I know this from personal experience having learned how to game the system. I made a lot of money with winning IT bids and networkings with other contractors, comparing notes and laughing at and ridiculing our govt clients. This experience goes way back to when I was a teenager working for my Dad who was a construction contractor. I particularly remember one govt contract to put a roof on a 2 car garage. We were given a printed manual explaining how to do the job that was over 100 pages. The man hours spent to prepare this manual were obviously greater than the man hours to actually do the job. We were told to use this tapered, specially machined insulation which served no practicle purpose but was incredibly expensive. For the gravel on top of the roof we were forced to use expensive indoor flowerpot gravel instead of the typical industrial roofing gravel. It was great for me as a teenager because the govt required that my Dad pay me and all unskilled labor an outrageously high hourly rate way more than would even be paid to a journeyman carpenter in the real world. Curiously the journeyman rates were only a dollar an hour more. Probably had something to do with supporting a political agenda to redistribute the wealth to unionized labor like the "workers of the world unite" slogan from SIEU and the failed Soviet system.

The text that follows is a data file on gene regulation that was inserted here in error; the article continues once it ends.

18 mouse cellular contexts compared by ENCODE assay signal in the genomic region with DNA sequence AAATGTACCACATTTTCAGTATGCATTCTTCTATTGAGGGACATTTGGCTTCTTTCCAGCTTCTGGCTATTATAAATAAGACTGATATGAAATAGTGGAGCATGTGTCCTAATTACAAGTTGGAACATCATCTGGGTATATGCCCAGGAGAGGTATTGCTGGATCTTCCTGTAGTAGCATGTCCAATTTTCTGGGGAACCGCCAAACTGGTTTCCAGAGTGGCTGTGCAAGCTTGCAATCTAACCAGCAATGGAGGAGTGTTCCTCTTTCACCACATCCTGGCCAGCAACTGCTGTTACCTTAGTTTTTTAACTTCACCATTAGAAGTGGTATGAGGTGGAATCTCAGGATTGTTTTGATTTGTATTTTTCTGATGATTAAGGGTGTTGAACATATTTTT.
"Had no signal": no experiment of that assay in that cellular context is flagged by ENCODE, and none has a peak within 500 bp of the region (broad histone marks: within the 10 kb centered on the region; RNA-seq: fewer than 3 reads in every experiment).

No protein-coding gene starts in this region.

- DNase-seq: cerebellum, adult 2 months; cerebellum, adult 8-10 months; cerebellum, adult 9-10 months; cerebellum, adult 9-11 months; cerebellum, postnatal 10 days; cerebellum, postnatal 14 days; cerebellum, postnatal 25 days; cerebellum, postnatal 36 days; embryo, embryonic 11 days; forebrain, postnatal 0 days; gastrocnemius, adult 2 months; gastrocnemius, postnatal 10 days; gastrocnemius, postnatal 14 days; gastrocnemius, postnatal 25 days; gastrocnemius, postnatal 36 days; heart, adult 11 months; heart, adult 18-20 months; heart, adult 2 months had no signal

After a few years of this my moral conscious finally kicked in to rescue my soul so I got out of the govt contract system. Now I make less but I live better.
  • by haus ( 129916 ) on Saturday January 23, 2010 @01:03PM (#30870476) Homepage Journal

    Seriously, right now we are spending record peacetime levels on defense...

    Peacetime??? We have admitted wars in Iraq and Afghanistan. This does not count the military efforts in Pakistan and Yeman. This is far from any definition of Peacetime.